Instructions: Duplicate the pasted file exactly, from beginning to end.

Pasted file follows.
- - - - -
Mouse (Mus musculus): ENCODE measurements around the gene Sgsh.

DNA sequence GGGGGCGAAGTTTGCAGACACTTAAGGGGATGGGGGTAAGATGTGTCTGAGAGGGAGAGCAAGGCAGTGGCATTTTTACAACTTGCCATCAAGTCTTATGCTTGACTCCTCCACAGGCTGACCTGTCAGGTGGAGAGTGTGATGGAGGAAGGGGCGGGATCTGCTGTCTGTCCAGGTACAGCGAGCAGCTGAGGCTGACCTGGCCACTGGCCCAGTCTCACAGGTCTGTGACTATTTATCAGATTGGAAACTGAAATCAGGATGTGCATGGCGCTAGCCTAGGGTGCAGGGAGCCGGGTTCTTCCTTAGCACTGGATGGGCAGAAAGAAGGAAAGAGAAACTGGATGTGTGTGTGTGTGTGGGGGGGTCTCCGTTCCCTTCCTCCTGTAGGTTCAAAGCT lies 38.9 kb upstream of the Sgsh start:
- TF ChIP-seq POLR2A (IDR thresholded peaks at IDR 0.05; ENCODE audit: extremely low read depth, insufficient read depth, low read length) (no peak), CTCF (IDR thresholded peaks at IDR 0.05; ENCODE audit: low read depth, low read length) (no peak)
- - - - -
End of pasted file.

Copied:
Mouse (Mus musculus): ENCODE measurements around the gene Sgsh.

DNA sequence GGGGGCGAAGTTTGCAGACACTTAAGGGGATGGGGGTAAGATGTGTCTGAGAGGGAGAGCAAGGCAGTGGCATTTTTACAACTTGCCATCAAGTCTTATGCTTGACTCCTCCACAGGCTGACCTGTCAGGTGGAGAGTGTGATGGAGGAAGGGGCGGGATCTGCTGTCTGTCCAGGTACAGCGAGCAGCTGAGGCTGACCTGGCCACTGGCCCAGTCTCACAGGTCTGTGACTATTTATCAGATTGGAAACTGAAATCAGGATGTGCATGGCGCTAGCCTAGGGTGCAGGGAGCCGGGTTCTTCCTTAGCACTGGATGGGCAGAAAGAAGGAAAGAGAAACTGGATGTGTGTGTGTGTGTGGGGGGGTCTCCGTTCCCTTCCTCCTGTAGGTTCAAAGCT lies 38.9 kb upstream of the Sgsh start:
- TF ChIP-seq POLR2A (IDR thresholded peaks at IDR 0.05; ENCODE audit: extremely low read depth, insufficient read depth, low read length) (no peak), CTCF (IDR thresholded peaks at IDR 0.05; ENCODE audit: low read depth, low read length) (no peak)